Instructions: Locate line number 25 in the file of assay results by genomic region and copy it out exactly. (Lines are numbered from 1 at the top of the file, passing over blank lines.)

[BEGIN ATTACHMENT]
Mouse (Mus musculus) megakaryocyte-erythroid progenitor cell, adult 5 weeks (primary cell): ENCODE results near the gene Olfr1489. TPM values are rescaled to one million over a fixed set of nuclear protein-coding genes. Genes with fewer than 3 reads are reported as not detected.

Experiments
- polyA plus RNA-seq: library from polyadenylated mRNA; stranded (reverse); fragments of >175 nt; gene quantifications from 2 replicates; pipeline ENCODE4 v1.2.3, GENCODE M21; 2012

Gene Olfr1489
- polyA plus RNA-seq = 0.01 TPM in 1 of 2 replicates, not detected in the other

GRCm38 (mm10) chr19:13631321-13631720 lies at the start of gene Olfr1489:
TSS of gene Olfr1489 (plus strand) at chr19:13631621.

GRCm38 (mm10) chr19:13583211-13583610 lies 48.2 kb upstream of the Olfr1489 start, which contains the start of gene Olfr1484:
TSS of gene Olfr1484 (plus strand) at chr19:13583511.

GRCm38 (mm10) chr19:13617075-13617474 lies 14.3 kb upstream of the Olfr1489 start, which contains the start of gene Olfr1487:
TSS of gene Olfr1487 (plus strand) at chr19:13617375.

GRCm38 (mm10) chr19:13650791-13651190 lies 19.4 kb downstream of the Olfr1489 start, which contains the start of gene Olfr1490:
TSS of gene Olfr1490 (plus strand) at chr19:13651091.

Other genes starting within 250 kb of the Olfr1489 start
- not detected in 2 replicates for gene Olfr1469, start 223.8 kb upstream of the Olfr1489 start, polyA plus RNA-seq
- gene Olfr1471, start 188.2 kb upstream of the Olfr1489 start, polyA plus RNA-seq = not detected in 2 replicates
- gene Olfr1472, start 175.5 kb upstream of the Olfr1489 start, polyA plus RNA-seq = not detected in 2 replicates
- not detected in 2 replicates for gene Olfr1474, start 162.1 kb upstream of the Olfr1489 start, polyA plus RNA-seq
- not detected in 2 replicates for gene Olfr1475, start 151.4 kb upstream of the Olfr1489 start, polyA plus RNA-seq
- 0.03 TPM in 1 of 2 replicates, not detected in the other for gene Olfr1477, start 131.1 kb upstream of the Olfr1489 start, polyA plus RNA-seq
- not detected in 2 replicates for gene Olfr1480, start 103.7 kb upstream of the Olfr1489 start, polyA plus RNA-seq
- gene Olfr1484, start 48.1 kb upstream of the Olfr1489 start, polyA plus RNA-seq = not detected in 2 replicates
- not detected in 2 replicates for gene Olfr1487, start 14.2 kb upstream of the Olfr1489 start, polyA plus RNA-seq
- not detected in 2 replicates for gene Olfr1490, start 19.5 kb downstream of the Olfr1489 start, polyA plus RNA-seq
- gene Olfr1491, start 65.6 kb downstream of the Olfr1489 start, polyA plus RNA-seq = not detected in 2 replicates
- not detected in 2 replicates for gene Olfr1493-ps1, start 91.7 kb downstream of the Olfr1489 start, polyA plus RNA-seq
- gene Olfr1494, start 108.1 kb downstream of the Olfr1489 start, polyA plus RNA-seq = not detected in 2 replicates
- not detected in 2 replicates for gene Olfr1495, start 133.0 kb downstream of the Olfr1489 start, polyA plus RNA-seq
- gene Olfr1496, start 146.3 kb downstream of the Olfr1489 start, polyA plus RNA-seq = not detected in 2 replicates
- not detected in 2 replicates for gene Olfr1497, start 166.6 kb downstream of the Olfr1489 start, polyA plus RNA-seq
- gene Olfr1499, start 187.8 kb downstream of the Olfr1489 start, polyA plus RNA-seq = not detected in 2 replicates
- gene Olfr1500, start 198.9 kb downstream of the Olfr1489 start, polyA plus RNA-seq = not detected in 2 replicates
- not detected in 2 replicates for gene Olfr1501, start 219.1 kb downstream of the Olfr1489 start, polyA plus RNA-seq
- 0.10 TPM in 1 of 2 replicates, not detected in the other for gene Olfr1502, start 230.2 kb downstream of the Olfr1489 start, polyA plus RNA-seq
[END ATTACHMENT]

- gene Olfr1491, start 65.6 kb downstream of the Olfr1489 start, polyA plus RNA-seq = not detected in 2 replicates